R: No, some, a few. But most of em were already back, the wounded. We brought sick people back. And we got people that got seasick aboard ship. And look, WC pills, Calamine Lotion, they got it. But it was mostly evacuation and bringing people back. I remember a little thing we tore down on Guam or Saipan, I can't remember. It was, they didn't bring it back. They threw it away. I saw tanks sittin in the water and things like that.
T: I was going to ask you about the appearance of those two islands because it was right after their big conflict there. What did things look like on those islands?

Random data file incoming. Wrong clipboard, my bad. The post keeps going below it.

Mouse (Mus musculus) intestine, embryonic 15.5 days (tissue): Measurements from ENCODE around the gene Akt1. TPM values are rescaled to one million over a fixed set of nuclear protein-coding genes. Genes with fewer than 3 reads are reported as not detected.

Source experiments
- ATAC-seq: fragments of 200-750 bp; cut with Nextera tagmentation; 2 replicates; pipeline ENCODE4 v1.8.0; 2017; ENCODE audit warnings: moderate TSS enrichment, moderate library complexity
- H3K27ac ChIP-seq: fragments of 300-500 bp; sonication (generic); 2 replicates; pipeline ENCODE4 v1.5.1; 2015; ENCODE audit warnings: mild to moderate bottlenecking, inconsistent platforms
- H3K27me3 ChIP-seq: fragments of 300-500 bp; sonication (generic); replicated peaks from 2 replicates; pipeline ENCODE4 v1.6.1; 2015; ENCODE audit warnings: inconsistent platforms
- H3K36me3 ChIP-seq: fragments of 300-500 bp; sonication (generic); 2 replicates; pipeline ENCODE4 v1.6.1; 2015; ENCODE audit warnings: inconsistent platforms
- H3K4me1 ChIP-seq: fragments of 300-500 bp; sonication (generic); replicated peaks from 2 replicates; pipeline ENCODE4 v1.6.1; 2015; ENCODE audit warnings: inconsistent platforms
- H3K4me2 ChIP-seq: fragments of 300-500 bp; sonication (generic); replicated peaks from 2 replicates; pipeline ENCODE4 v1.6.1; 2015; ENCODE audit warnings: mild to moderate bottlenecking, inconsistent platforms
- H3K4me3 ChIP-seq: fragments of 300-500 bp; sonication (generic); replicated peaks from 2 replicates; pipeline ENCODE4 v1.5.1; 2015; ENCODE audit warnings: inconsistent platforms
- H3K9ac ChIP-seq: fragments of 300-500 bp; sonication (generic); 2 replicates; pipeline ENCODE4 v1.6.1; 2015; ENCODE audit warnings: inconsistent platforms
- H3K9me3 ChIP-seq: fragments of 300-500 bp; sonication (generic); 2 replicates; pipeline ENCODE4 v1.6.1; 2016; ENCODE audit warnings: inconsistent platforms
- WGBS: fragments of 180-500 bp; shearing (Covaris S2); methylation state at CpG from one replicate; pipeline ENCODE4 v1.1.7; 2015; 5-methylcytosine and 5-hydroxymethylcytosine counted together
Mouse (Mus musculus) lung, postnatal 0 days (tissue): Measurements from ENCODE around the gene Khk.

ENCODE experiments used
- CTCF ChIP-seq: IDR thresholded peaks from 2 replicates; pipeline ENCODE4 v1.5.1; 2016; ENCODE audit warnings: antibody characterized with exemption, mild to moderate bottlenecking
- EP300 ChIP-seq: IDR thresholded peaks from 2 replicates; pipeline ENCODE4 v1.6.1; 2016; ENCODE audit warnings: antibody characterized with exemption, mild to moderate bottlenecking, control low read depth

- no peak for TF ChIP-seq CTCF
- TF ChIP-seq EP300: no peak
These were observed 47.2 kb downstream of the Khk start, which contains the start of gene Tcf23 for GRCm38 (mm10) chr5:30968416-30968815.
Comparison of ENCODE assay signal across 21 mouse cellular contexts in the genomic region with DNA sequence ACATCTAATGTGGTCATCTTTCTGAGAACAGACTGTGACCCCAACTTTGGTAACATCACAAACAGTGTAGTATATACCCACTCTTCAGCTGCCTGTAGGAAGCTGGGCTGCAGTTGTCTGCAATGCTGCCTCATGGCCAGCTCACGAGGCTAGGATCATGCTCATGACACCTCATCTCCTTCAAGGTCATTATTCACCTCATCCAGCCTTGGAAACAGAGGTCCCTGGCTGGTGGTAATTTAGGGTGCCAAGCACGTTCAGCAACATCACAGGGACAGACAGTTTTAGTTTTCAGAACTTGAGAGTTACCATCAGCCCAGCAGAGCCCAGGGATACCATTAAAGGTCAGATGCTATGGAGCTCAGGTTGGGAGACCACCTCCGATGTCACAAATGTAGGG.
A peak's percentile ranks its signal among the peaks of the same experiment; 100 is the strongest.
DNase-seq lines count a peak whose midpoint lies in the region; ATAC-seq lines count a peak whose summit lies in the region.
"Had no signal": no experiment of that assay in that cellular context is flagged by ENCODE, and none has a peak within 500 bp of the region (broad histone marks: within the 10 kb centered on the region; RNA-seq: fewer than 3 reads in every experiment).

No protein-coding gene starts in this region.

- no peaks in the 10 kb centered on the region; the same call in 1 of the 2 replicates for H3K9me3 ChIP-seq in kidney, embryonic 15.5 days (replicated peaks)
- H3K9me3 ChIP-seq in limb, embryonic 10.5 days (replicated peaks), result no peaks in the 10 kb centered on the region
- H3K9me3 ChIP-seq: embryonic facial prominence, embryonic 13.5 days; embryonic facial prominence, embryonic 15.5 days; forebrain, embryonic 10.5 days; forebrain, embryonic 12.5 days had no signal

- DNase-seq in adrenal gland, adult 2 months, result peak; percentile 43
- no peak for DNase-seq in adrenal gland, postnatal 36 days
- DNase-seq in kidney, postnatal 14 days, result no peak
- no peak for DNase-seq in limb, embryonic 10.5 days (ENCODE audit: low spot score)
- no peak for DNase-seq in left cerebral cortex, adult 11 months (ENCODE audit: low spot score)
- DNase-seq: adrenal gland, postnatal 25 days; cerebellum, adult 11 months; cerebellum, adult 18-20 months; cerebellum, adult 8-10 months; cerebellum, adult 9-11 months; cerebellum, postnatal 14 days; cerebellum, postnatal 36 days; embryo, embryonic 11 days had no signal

R: Well I got there, the Americans took that Guam and Saipan. And it was pretty normal. And I remember Father Paul taking me out in the jungle and he said, "Wait until four o'clock." I waited until four o'clock [ ] and all of a sudden I saw airplanes as far as you could see. It was really a Navy base because well, we came in and I thought we had a big ship, you know. And well anyway I think Guam and Saipan were pretty much the same. Tinian, you could see like Lake Winnebago, you could look from on Miller Drive over here and look at High Cliff over there. That's how close it looked, how Saipan was. I mean between Tinian. And Tinian of course you know, that's where they took off for Hiroshima with the Enola Gay.
T: I just expected that you would see a lot of the flotsam of war. The wreckage and [ ] trees.
R: Oh, Father Paul's church was all bullet holes and things like that. You could see it but they were getting by. And years after I got out of the service, Japanese were still surrendering on Guam.